- Words Miriam Balanescu
Janicza Bravo’s Twitter thread movie adaptation is a testament to the hidden emotional depths of social media.
The rush of getting a brand-new friend’s socials on tap – bathing in their grams and posts and sliding seamlessly into each other DMs – is somewhere close to falling in love, a major new film, Zola, would have us believe. Janicza Bravo’s adaptation of the infamous Twitter thread authored by Aziah “Zola” King unsurprisingly embeds not only Zola’s original text (now immortalized as a purple hardback published by A24 films) but the pings, hearts, and whooshes of social media.
A glittering gushing harp-filled musical score melds the tinkle of notifications with a soundtrack reminiscent of a 1950s romance movie. For those unfamiliar with Zola’s alleged story, while working in Hooters the young waitress was called over by Jessica, a “white bitch” out having lunch with a friend. The pair swapped socials and a DM love affair quickly ensued – although, when Jessica asked Zola to join her dancing in Florida the next day, their fleeting friendship would hurl over the edge of the cliff, plummet down for a while, and then go up in the flames of disaster.
Beneath the dazzling sheen of social media, in this story lurks the ugliness of racism, abuse, and sex trafficking. Bravo untangles the idea that a viral Twitter thread is only silly, superficial, or titillating, unpacking the social issues attached to Zola’s stripper saga onscreen. Her film explores how social media filters our everyday existence, how it can distract us from life, or be at odds with reality.
Zola’s opening frame imagines the two women in a kind of alternative dimension lit up by orange and blue bulbs, within golden walls. The pair touch up their makeup, and, in a deceptively subdued voice, Zola recites the Twitter thread’s infamous first line: “Y’all wanna hear the story of how me and this bitch fell out. It’s kind of long but it’s full of suspense.”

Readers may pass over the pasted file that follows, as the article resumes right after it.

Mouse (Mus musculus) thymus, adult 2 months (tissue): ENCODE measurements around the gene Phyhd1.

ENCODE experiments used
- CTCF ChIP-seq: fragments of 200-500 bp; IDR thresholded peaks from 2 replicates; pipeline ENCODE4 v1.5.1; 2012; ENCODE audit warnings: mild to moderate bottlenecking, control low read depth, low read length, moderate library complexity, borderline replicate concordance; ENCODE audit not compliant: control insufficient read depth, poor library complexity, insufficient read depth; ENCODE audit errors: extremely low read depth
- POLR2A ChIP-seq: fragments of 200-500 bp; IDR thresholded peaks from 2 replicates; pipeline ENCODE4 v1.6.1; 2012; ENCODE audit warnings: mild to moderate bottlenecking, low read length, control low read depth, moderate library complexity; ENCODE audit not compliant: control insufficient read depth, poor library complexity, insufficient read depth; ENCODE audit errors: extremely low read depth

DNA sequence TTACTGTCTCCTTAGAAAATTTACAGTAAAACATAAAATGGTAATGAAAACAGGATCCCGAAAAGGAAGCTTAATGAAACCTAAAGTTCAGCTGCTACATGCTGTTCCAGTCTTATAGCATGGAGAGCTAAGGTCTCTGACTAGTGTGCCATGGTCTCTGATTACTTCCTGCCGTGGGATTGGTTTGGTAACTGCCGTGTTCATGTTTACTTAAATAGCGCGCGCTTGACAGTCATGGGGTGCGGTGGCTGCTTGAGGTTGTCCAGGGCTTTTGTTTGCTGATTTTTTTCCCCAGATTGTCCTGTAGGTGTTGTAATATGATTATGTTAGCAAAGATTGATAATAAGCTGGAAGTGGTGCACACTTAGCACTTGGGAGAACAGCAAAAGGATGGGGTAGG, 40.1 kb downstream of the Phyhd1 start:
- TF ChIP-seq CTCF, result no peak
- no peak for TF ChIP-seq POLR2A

This is the frame that the film will return to when Zola falls headfirst into social media infatuation. A flurry of pings, whistles, and harp strings sounds off as Zola and Stefani (renamed and played by a chameleonic Riley Keough) stare adoringly into each other’s eyes. Over breakfast, Zola will ignore her boyfriend as she is submerged in a landslide of notifications, smiling to herself, holding the phone close to her face.
“Last month I went dancing at this cute spot in Florida,” Stefani reads her DM out loud, in an incantatory, almost recitative voice. Social media reaches poetic heights, Stefani and Zola’s rhythmically monotone voices and stop-in-your-tracks outfits creating a delectable façade. Theirs is a friendship forged out of bonding over online culture. As they chat IRL about their other online relationships, a sub-header reads: “I see you. I feel seen. I feel heard.” But the heart emojis quickly crumble away when Zola, Stefani, Stefani’s boyfriend and her dubious flatmate hit the road.
Not much time passes before Stefani has fully exposed her uncomfortable racial prejudices, an offensive “Blaccent” and comments about “nappy ass hair” included. Racism is a disturbing subtext throughout Zola, especially during Stefani’s encounters “pulling tricks”. Bravo has described Zola as a “white nightmare”. Taylour Paige, a former dancer but newcomer to the movie industry, was spotted inside a coffee shop and scouted to play the lead. She brings authenticity to the role of a young woman who is caught up in a mess very much not of her making. Her slightly red-around-the-edges eyes, throughout the course of Zola, expertly portray a spectrum of emotion, widening in discomfort, disgust, or fear. On Paige’s highly communicative facial expressions, revealing the emotion grounding the beyond-crazy situations Zola winds up in, Bravo says: “I felt that this was a communion I’d had, specifically with a lot of Black women — being silent, not in a space where you felt you could express yourself, but so much of what you were feeling was being expressed through your eyes and your gut.”